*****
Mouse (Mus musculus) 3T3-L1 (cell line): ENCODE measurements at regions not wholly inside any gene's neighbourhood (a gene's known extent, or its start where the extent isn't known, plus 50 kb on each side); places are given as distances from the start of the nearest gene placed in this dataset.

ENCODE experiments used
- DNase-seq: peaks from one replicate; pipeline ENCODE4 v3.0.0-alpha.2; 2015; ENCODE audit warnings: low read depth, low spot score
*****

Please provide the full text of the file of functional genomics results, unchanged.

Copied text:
Mouse (Mus musculus) 3T3-L1 (cell line): ENCODE measurements at regions not wholly inside any gene's neighbourhood (a gene's known extent, or its start where the extent isn't known, plus 50 kb on each side); places are given as distances from the start of the nearest gene placed in this dataset.

ENCODE experiments used
- DNase-seq: peaks from one replicate; pipeline ENCODE4 v3.0.0-alpha.2; 2015; ENCODE audit warnings: low read depth, low spot score